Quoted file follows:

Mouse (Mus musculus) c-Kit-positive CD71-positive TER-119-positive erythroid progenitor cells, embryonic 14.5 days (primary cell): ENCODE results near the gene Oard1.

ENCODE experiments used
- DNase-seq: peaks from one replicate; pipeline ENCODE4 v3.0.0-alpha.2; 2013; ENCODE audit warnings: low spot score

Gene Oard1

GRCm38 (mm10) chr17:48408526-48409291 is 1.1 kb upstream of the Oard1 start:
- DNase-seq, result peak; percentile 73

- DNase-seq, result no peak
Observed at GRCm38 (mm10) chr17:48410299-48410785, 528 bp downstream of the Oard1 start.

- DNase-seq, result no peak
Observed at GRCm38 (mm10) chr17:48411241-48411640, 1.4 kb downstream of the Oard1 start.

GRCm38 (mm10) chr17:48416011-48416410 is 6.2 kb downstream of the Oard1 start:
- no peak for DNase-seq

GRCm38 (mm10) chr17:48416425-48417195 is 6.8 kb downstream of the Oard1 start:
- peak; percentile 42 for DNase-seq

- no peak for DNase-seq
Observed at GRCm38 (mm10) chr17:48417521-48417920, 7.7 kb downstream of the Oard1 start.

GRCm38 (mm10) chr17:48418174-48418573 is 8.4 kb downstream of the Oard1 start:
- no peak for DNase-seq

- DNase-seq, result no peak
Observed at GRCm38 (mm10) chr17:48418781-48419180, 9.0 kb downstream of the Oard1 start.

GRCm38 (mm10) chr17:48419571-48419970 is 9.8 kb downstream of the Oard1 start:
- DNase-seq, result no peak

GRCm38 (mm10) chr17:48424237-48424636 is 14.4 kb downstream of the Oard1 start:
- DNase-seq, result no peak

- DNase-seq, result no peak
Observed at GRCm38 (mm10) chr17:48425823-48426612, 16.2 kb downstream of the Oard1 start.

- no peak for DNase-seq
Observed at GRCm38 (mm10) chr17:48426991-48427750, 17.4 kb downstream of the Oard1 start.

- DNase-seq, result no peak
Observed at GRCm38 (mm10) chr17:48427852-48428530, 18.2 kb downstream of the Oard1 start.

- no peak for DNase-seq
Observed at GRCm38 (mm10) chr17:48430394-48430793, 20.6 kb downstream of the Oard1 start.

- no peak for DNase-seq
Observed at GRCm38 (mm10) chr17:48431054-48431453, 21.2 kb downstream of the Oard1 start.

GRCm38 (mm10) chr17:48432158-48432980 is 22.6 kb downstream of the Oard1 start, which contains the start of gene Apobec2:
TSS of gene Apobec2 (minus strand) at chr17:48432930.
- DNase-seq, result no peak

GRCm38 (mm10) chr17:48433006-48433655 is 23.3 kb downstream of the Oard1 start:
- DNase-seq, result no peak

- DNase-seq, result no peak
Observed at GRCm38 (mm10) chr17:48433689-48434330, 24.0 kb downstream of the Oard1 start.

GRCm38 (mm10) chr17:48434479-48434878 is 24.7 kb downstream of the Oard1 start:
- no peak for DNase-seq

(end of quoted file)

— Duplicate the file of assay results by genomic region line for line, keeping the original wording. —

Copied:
Mouse (Mus musculus) c-Kit-positive CD71-positive TER-119-positive erythroid progenitor cells, embryonic 14.5 days (primary cell): ENCODE results near the gene Oard1.

ENCODE experiments used
- DNase-seq: peaks from one replicate; pipeline ENCODE4 v3.0.0-alpha.2; 2013; ENCODE audit warnings: low spot score

Gene Oard1

GRCm38 (mm10) chr17:48408526-48409291 is 1.1 kb upstream of the Oard1 start:
- DNase-seq, result peak; percentile 73

- DNase-seq, result no peak
Observed at GRCm38 (mm10) chr17:48410299-48410785, 528 bp downstream of the Oard1 start.

- DNase-seq, result no peak
Observed at GRCm38 (mm10) chr17:48411241-48411640, 1.4 kb downstream of the Oard1 start.

GRCm38 (mm10) chr17:48416011-48416410 is 6.2 kb downstream of the Oard1 start:
- no peak for DNase-seq

GRCm38 (mm10) chr17:48416425-48417195 is 6.8 kb downstream of the Oard1 start:
- peak; percentile 42 for DNase-seq

- no peak for DNase-seq
Observed at GRCm38 (mm10) chr17:48417521-48417920, 7.7 kb downstream of the Oard1 start.

GRCm38 (mm10) chr17:48418174-48418573 is 8.4 kb downstream of the Oard1 start:
- no peak for DNase-seq

- DNase-seq, result no peak
Observed at GRCm38 (mm10) chr17:48418781-48419180, 9.0 kb downstream of the Oard1 start.

GRCm38 (mm10) chr17:48419571-48419970 is 9.8 kb downstream of the Oard1 start:
- DNase-seq, result no peak

GRCm38 (mm10) chr17:48424237-48424636 is 14.4 kb downstream of the Oard1 start:
- DNase-seq, result no peak

- DNase-seq, result no peak
Observed at GRCm38 (mm10) chr17:48425823-48426612, 16.2 kb downstream of the Oard1 start.

- no peak for DNase-seq
Observed at GRCm38 (mm10) chr17:48426991-48427750, 17.4 kb downstream of the Oard1 start.

- DNase-seq, result no peak
Observed at GRCm38 (mm10) chr17:48427852-48428530, 18.2 kb downstream of the Oard1 start.

- no peak for DNase-seq
Observed at GRCm38 (mm10) chr17:48430394-48430793, 20.6 kb downstream of the Oard1 start.

- no peak for DNase-seq
Observed at GRCm38 (mm10) chr17:48431054-48431453, 21.2 kb downstream of the Oard1 start.

GRCm38 (mm10) chr17:48432158-48432980 is 22.6 kb downstream of the Oard1 start, which contains the start of gene Apobec2:
TSS of gene Apobec2 (minus strand) at chr17:48432930.
- DNase-seq, result no peak

GRCm38 (mm10) chr17:48433006-48433655 is 23.3 kb downstream of the Oard1 start:
- DNase-seq, result no peak

- DNase-seq, result no peak
Observed at GRCm38 (mm10) chr17:48433689-48434330, 24.0 kb downstream of the Oard1 start.

GRCm38 (mm10) chr17:48434479-48434878 is 24.7 kb downstream of the Oard1 start:
- no peak for DNase-seq